I receive a lot of inquiries from people asking for advice about living with mental illness, loving someone with a mental disorder, and doing ministry among people with mental illness and their families. I can’t offer the kind of advice and help a mental health professional can give, but I can point people in the direction of resources that might help them. Sometimes it’s a matter of just introducing people to resources that are available. Sometimes it’s a matter of sharing my own personal experience and my own perspective.
Occasionally I share some of these interactions* here, for the benefit of others who may have similar questions.
Question: My family has lived with mental illness and suffered because of it. After reading your book, I feel called to start something at my church, specifically aimed at ministering to people affected by mental illness. But my church’s leaders don’t seem very interested. Where would you advise us to start, and how can I approach them?
Answer: I’ve talked to many others who are fighting the same battle, under the same conditions you are. The good news is, there are many of us willing to fight. None of us have to tackle this alone. We can each take a small portion of the task, bringing change to our little corners.
In my experience, most churches (and church leaders) who seem apathetic or resistant either don’t understand (and need to hear stories from people like you and me) or are motivated by fear–fear of mental illness, fear of getting in too deep, fear of having to take on one more thing when they are barely keeping their heads above water with all the responsibilities and expectations that threaten their own mental health. So I think the most effective approach, in most settings, may be to start small and let it build as people start to see successful ministry happening, begin to overcome their fears, and want to get involved. It’s important to show church leaders that others (like you and me) are willing to carry much of the burden for this kind of ministry and don’t expect them to do it all–we just need their support.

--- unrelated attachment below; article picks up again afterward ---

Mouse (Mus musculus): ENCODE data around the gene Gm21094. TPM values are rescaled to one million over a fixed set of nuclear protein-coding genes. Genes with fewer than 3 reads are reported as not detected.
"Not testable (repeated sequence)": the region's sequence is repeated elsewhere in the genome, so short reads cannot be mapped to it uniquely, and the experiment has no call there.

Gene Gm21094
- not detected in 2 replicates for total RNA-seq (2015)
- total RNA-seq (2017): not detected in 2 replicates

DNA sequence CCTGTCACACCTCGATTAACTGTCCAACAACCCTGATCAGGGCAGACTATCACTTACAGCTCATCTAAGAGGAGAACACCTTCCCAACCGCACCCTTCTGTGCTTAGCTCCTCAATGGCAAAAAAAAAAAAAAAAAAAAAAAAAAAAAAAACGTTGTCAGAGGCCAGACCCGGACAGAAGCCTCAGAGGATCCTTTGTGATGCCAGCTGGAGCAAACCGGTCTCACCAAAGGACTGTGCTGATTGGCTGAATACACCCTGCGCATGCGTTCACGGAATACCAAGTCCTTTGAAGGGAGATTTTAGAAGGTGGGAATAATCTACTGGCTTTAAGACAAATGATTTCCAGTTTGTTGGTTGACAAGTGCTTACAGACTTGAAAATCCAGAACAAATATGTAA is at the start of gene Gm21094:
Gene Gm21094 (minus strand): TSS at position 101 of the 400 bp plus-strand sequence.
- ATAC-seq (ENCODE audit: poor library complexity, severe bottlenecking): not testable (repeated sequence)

I encourage you to look for other people in the church who have some special expertise to offer. It might be a mental health professional. It might be a person who has struggled with mental illness and is managing it well. It might be another family member of someone with mental illness, who has done a lot of healing and is ready to reach out to others. Get those people together and start praying about what God wants you to do.
Look to see what is already out there. There’s a great support group ministry called Fresh Hope that you could use in your church. There’s a great ministry called Mental Health Grace Alliance that can help. There are resources available through your local chapter of NAMI (National Alliance on Mental Illness), which should be eager to help you get something started. My book tells you how you can get in touch with the people whose ministries I profiled. You can pay a local counselor for an hour of their time to get some ideas on how to reach out and offer effective ministry to people with mental illness. You don’t have to reinvent the wheel. So look for what’s out there and look for what God has already provided within your own congregation–people who have been there and who have compassionate hearts.
You might have to start small. Don’t expect people to come in droves to talk about their mental health problems–especially within your church. People might be more likely to come from your surrounding community. Because mental illness is so stigmatized, many are afraid of the consequences if they speak up and tell someone they have a disorder. But eventually, as you show that you’re serious about offering support and a safe place for people to find help, more will come.
If you can start a group, even if you don’t have enthusiastic buy-in, I’d say go for it! Even if you reach only a few people, it’s worth doing–it can make an enormous difference in an individual’s or family’s life. And who knows what God may do with it? These grassroots efforts may turn into something big as people in various places see the power of hope-filled ministry to people who are short on hope. Tell your story, find a place where you can start your group, minister to a few, and see where it goes.
God bless you as you seek to share his incredible love and hope with others. May he redeem your family’s suffering and turn it into light in someone else’s life.
*Questions have been modified to protect privacy.
© 2015 Amy Simpson.